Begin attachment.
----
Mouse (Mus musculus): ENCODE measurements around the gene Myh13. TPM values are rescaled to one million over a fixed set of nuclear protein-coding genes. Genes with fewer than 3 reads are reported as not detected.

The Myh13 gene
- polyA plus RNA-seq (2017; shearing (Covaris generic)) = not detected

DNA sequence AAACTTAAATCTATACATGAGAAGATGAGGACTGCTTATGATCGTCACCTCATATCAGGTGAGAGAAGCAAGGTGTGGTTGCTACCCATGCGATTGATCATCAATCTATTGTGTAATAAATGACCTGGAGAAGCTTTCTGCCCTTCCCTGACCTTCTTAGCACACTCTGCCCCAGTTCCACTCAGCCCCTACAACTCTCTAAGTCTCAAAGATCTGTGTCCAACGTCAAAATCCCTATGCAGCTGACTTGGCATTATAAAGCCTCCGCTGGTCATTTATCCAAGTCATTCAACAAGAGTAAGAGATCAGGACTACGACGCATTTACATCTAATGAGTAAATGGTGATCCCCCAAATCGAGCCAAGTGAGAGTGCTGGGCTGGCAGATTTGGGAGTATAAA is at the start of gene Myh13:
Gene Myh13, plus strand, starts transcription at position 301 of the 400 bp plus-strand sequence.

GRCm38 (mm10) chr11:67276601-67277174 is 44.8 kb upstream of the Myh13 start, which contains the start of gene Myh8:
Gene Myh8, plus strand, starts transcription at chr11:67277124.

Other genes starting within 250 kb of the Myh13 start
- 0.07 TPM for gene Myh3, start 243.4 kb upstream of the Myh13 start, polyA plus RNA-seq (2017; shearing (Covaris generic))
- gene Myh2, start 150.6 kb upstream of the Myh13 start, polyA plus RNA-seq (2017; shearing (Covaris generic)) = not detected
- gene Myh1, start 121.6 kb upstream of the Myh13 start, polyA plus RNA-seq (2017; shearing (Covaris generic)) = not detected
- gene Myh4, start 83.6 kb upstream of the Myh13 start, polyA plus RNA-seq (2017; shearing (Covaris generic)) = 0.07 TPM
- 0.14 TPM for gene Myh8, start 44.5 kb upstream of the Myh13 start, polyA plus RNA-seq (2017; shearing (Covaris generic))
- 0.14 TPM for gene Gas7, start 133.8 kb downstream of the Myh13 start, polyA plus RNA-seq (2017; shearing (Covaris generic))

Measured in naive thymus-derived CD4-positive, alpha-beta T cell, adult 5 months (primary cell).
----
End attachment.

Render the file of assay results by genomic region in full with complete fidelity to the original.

Mouse (Mus musculus): ENCODE measurements around the gene Myh13. TPM values are rescaled to one million over a fixed set of nuclear protein-coding genes. Genes with fewer than 3 reads are reported as not detected.

The Myh13 gene
- polyA plus RNA-seq (2017; shearing (Covaris generic)) = not detected

DNA sequence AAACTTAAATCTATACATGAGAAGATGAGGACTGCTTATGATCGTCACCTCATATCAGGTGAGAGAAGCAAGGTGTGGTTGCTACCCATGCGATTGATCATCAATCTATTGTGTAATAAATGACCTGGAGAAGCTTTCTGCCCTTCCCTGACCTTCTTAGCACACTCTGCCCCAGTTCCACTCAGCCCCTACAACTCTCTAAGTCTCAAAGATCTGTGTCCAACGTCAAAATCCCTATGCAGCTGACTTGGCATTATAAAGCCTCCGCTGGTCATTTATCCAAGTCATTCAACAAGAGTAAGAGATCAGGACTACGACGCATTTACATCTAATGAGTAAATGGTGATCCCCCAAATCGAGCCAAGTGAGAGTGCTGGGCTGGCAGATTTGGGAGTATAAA is at the start of gene Myh13:
Gene Myh13, plus strand, starts transcription at position 301 of the 400 bp plus-strand sequence.

GRCm38 (mm10) chr11:67276601-67277174 is 44.8 kb upstream of the Myh13 start, which contains the start of gene Myh8:
Gene Myh8, plus strand, starts transcription at chr11:67277124.

Other genes starting within 250 kb of the Myh13 start
- 0.07 TPM for gene Myh3, start 243.4 kb upstream of the Myh13 start, polyA plus RNA-seq (2017; shearing (Covaris generic))
- gene Myh2, start 150.6 kb upstream of the Myh13 start, polyA plus RNA-seq (2017; shearing (Covaris generic)) = not detected
- gene Myh1, start 121.6 kb upstream of the Myh13 start, polyA plus RNA-seq (2017; shearing (Covaris generic)) = not detected
- gene Myh4, start 83.6 kb upstream of the Myh13 start, polyA plus RNA-seq (2017; shearing (Covaris generic)) = 0.07 TPM
- 0.14 TPM for gene Myh8, start 44.5 kb upstream of the Myh13 start, polyA plus RNA-seq (2017; shearing (Covaris generic))
- 0.14 TPM for gene Gas7, start 133.8 kb downstream of the Myh13 start, polyA plus RNA-seq (2017; shearing (Covaris generic))

Measured in naive thymus-derived CD4-positive, alpha-beta T cell, adult 5 months (primary cell).